Our attraction to Marmarth has a lot to do with the old west ambience — the chalky Badlands landscape, the remote location, and the tendency of local business owners to embrace that role with enthusiasm and a sense of humor. The sign on the front door at Geezer’s illustrates the point. When the door is closed, the store is also closed.

Marmarth, North Dakota

A powerful thunderstorm had moved through the night before we visited Marmarth, and the evidence was visible on the floor of a former service station on Main Street. The rainwater flowed to the hole in the middle of the sagging roof, and poured in torrents onto the floor. This kind of weathering will lead to a collapse of this old service station, if a fire or the bulldozer doesn’t get it first.

Marmarth, North Dakota

Marmarth, North Dakota

Since our last visit, the property owner has thoroughly boarded-up the former 1st National Bank and Barber Auditorium buildings.

Marmarth, North Dakota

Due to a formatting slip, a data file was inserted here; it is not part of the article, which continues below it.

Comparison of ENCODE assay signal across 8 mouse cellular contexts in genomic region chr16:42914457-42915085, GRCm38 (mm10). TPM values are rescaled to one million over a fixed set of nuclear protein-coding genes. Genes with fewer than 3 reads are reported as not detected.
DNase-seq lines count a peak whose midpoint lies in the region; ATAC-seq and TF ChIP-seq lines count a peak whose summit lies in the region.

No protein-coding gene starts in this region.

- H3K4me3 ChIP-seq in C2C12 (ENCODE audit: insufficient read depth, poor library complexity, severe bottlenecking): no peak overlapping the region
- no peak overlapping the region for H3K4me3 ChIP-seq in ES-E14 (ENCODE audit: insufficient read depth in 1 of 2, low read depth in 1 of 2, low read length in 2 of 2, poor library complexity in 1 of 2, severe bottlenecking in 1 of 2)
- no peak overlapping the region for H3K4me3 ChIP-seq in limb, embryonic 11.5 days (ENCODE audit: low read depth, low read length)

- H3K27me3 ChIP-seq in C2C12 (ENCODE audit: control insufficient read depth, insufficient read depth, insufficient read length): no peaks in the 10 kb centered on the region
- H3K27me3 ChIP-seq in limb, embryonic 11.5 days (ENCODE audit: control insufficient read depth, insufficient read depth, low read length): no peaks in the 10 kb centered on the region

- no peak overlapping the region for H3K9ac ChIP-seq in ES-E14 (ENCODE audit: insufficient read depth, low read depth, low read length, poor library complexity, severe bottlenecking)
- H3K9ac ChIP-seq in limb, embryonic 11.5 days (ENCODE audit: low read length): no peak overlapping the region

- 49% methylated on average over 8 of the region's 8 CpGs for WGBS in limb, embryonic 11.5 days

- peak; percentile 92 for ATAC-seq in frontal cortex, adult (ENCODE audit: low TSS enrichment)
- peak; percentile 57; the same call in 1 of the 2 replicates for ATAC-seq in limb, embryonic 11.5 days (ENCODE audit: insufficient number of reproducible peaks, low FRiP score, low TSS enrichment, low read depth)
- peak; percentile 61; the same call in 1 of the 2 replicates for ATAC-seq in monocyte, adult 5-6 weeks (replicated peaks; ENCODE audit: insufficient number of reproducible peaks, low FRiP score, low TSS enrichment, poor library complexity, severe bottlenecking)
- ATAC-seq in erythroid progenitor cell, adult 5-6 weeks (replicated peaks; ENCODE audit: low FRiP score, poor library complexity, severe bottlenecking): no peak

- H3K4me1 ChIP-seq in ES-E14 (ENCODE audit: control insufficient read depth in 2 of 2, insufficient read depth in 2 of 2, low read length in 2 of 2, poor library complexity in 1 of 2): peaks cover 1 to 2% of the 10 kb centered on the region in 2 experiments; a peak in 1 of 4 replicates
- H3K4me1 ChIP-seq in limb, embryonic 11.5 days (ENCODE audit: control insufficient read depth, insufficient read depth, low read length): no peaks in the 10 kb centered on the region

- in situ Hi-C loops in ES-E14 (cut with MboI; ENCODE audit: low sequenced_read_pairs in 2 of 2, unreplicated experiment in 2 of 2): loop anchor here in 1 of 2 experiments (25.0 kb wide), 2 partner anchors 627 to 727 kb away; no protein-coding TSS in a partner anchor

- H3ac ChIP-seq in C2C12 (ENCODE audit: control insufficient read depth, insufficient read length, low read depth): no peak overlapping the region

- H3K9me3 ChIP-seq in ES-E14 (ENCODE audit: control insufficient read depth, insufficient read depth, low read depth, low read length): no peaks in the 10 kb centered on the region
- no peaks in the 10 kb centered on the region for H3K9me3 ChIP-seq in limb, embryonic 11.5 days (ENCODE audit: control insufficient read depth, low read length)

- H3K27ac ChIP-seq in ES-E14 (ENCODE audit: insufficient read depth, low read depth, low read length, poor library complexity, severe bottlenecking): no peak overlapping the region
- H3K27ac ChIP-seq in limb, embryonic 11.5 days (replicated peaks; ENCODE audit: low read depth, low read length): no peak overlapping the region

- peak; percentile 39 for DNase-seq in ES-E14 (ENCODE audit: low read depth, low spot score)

Marmarth, North Dakota

The Mystic Theatre, which we’re told is still occasionally used, has been nicely renovated since we last saw it.

Marmarth, North Dakota

Marmarth, North Dakota

Marmarth, North Dakota

Marmarth, North Dakota

The small building next to Marmarth’s Pastime Bar and Steakhouse had a scaffold set up along one wall, like someone had planned to make renovations, but when we looked inside, it looks like the only thing going on is beer consumption.

Marmarth, North Dakota

Marmarth, North Dakota

The Pastime is where we ate last time we were in Marmarth. Their food is excellent, and we tell people about it whenever Marmarth comes up in conversation. If you find yourself there, highly recommended.